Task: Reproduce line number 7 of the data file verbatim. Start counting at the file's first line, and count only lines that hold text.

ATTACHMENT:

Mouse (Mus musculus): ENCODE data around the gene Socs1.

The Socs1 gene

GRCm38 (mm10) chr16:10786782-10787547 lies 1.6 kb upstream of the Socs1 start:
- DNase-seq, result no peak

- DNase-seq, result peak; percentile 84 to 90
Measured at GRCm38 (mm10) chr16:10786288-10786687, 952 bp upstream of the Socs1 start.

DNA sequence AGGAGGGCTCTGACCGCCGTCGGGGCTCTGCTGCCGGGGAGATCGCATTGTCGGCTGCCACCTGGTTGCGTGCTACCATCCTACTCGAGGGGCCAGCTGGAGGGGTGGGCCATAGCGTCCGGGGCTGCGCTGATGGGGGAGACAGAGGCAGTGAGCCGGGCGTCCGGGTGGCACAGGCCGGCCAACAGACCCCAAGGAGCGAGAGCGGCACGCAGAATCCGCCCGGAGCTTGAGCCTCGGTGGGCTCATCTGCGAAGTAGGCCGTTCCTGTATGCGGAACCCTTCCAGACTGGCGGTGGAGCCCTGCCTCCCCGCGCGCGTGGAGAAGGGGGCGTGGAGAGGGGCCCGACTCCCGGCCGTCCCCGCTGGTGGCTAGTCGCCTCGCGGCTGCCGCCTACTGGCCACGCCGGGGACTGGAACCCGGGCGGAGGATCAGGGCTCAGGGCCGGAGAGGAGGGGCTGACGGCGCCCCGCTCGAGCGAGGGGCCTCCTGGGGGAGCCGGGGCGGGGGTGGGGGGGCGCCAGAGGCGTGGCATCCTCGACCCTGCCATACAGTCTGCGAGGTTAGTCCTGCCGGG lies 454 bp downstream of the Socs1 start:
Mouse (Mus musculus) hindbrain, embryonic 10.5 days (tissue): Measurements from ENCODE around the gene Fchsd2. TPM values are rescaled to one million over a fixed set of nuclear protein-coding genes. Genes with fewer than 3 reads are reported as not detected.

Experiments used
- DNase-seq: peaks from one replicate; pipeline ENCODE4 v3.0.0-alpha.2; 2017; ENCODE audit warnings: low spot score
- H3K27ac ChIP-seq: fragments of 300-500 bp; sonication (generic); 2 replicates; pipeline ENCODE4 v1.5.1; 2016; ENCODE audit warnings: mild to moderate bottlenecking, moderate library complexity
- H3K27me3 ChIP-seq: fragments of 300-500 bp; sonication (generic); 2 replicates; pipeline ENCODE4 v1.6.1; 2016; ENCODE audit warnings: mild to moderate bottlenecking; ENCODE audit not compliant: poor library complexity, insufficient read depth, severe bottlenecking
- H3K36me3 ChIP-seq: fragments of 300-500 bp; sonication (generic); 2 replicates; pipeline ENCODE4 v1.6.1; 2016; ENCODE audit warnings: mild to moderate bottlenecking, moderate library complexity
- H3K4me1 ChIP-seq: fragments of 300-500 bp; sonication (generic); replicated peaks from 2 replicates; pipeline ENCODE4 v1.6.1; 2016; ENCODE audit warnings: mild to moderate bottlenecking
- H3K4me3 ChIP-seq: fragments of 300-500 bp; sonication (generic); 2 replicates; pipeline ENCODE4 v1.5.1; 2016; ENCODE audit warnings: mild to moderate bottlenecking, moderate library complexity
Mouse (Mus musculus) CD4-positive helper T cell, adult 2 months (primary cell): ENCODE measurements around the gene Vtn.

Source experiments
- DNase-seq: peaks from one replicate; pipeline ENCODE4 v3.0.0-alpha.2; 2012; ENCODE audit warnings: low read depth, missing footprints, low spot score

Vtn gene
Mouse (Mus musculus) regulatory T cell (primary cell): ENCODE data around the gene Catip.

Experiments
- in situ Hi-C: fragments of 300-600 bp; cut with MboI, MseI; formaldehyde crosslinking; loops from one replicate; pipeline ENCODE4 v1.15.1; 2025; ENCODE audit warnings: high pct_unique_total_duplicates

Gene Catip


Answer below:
DNA sequence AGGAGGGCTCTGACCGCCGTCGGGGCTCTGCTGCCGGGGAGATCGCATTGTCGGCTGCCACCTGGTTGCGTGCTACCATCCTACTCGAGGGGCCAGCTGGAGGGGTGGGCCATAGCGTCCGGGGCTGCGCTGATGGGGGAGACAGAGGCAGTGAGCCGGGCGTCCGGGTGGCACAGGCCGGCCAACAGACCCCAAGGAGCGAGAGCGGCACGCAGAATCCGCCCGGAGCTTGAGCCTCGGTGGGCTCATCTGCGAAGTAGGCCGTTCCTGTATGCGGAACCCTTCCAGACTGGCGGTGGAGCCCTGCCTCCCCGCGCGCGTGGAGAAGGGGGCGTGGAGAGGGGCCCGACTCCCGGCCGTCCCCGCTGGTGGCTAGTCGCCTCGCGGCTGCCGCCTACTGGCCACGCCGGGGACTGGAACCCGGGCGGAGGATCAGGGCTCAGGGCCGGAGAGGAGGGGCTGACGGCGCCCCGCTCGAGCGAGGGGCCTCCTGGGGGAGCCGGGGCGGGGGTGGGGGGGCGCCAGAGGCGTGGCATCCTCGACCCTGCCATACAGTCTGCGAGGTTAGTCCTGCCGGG lies 454 bp downstream of the Socs1 start: